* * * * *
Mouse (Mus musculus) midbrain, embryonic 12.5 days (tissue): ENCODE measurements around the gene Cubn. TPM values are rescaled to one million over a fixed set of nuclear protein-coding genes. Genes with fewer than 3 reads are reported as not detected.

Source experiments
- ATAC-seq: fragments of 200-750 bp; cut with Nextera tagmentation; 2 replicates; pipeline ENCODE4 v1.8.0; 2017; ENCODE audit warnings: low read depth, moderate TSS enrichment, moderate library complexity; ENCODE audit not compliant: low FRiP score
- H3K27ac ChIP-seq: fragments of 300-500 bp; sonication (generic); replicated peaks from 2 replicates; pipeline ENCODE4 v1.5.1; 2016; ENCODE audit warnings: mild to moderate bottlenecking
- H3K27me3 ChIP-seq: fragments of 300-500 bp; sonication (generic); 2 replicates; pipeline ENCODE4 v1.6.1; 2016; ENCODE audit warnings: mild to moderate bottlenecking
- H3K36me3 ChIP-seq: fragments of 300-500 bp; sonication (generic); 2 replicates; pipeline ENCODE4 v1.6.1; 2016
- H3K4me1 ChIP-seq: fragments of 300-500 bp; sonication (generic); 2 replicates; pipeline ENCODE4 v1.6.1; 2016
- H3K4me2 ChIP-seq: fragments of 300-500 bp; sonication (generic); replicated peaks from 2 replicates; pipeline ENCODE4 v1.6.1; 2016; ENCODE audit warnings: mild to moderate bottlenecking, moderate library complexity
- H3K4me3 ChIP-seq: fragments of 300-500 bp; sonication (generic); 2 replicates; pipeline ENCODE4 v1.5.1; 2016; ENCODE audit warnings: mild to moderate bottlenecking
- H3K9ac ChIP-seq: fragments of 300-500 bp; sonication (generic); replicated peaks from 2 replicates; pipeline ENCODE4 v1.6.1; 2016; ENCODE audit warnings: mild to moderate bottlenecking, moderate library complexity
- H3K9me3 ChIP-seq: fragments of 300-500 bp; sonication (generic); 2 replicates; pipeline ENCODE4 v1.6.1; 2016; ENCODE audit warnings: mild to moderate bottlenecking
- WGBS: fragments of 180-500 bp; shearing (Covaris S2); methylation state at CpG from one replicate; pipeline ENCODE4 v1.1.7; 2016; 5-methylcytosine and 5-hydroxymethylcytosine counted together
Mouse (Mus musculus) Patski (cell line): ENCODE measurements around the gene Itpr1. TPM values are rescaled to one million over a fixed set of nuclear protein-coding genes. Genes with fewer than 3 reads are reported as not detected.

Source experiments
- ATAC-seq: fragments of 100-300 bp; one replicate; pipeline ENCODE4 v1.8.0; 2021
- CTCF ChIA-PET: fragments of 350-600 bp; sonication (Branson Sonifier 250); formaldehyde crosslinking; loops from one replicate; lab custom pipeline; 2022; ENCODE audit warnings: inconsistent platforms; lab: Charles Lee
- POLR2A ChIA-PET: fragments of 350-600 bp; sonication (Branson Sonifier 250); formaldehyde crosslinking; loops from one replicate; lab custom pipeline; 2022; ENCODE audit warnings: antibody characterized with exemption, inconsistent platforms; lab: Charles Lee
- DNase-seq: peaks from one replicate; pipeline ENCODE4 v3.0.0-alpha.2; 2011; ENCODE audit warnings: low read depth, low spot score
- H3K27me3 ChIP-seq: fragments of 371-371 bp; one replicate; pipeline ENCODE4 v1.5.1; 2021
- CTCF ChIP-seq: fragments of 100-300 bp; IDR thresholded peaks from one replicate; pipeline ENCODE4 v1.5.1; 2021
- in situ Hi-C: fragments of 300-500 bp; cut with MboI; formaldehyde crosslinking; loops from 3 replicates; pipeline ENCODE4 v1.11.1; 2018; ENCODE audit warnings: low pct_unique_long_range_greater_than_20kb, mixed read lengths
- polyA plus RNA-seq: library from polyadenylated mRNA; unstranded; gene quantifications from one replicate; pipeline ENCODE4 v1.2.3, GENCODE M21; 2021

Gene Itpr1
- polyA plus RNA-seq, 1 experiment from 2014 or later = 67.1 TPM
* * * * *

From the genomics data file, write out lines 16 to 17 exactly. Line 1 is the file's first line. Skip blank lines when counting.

- CTCF ChIA-PET: fragments of 350-600 bp; sonication (Branson Sonifier 250); formaldehyde crosslinking; loops from one replicate; lab custom pipeline; 2022; ENCODE audit warnings: inconsistent platforms; lab: Charles Lee
- POLR2A ChIA-PET: fragments of 350-600 bp; sonication (Branson Sonifier 250); formaldehyde crosslinking; loops from one replicate; lab custom pipeline; 2022; ENCODE audit warnings: antibody characterized with exemption, inconsistent platforms; lab: Charles Lee